One of the most interesting and beautiful artifacts in the Thunder Bay Museum’s collection is this silver-plated water cooler. It was commonly used to provide cool drinking water for ship’s passengers in the days before drinking fountains were invented.

This item was presented by a group of Owen Sound businessmen to the owners of the ship SS Cambria in 1889 in appreciation of the recent refurbishment of the old wooden-hulled sidewheeler. In 1891 the ship became the possession of a group of Port Arthur businessmen including Thomas Marks & Co. and Mr. George Brown who, within two years had become its sole owner. Brown ran the ship on excursions out of Detroit.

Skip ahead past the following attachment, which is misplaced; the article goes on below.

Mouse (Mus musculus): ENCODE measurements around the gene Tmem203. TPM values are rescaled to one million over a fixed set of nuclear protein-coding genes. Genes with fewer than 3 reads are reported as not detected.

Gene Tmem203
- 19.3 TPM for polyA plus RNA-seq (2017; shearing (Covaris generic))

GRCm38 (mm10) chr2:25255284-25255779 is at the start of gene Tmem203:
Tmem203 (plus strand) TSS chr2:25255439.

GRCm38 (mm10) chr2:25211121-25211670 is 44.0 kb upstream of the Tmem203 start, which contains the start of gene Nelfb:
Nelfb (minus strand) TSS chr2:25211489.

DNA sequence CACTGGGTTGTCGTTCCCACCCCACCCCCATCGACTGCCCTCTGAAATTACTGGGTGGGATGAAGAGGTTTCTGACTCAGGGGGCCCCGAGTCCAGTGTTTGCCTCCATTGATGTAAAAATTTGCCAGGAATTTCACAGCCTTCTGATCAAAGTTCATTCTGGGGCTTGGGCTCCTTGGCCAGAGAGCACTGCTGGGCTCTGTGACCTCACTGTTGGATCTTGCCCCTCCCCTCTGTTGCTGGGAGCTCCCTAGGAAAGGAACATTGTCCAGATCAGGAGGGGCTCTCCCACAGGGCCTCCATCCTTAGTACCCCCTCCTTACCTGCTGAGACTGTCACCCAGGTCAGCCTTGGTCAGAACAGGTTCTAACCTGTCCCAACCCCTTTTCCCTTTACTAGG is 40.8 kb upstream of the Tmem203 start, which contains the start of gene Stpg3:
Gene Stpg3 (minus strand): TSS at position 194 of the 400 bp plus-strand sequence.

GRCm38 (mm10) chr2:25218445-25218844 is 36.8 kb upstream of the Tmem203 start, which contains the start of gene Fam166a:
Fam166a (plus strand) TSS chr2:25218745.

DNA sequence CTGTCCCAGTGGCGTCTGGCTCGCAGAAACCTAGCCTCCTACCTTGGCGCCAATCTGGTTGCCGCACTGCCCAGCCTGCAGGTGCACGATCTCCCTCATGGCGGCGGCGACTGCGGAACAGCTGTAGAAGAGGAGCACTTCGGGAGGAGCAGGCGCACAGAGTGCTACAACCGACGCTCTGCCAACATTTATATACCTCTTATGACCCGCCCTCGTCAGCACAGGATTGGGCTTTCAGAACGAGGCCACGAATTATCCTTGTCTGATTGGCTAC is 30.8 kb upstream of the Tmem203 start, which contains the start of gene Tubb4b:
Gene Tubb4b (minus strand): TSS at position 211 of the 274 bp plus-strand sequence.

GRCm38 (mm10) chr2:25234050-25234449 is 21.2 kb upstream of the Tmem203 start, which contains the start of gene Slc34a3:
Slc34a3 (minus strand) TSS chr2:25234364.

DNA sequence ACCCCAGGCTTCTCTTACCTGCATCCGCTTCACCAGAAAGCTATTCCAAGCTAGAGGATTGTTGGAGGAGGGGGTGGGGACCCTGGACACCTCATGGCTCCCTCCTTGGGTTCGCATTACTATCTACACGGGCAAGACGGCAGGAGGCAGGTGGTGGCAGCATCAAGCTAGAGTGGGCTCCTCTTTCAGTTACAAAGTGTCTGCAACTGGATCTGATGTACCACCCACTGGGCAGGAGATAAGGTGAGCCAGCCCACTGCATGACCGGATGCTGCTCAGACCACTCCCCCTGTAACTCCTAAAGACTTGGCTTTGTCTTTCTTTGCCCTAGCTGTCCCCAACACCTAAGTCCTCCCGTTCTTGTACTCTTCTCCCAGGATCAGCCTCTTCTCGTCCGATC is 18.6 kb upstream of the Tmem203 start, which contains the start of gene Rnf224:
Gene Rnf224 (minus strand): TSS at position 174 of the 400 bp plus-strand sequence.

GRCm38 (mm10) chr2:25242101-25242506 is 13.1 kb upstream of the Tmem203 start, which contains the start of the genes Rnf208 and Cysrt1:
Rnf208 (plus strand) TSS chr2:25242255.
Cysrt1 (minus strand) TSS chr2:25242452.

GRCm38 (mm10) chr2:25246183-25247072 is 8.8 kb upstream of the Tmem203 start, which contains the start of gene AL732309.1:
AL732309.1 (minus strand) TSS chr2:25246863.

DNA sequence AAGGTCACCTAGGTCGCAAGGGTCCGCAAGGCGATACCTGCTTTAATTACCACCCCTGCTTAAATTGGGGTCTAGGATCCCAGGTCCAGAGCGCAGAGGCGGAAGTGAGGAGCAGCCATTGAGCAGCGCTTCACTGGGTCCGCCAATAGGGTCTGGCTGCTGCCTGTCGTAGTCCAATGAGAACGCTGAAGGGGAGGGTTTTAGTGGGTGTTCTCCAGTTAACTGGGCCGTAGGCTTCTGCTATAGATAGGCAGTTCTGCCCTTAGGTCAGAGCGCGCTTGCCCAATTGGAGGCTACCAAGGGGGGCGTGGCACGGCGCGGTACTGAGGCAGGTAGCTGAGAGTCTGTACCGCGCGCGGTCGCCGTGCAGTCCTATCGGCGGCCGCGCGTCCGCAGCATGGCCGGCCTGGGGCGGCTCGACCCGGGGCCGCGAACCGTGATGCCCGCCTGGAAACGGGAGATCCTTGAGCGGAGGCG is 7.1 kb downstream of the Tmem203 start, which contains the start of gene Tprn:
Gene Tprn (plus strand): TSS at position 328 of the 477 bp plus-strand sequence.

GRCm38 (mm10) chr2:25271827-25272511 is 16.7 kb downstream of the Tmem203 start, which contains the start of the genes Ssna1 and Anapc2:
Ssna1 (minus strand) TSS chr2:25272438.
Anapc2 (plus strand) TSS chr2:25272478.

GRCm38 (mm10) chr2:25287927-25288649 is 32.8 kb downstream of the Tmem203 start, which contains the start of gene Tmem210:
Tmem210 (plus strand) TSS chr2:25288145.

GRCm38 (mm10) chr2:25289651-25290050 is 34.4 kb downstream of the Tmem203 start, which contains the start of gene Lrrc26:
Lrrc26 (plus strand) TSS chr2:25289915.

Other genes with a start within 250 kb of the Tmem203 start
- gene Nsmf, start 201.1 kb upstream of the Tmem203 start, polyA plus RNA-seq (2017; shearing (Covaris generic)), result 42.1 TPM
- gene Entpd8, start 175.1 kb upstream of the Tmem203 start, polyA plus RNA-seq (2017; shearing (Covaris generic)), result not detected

In 1897, Brown decided to initiate a week-long trip between Detroit and Sault Ste. Marie for a cost of $15 per passenger, meals included. The ship left on July 27 with 100 passengers aboard. Unfortunately, the weather turned bad and, late at night, the Cambria struck a raft of logs, damaging her paddlewheels. Drifting to the Canadian shore, it beached, and the people aboard were taken off.

The next day, Brown drove out from Windsor in a hired livery and with his son Russell went aboard the ship to assess the damage. It was Russell who then suggested to his father that they take the water cooler with them for safe keeping.

The wreck was too much for Mr. Brown who soon sold out and retired from the business. The cooler became a prominent feature on Russell Brown’s mantle for many years to come, a reminder of his adventure on the Great Lakes and of expectations never realized. Late in his life, Russell Brown donated the silver cooler to the Thunder Bay Museum.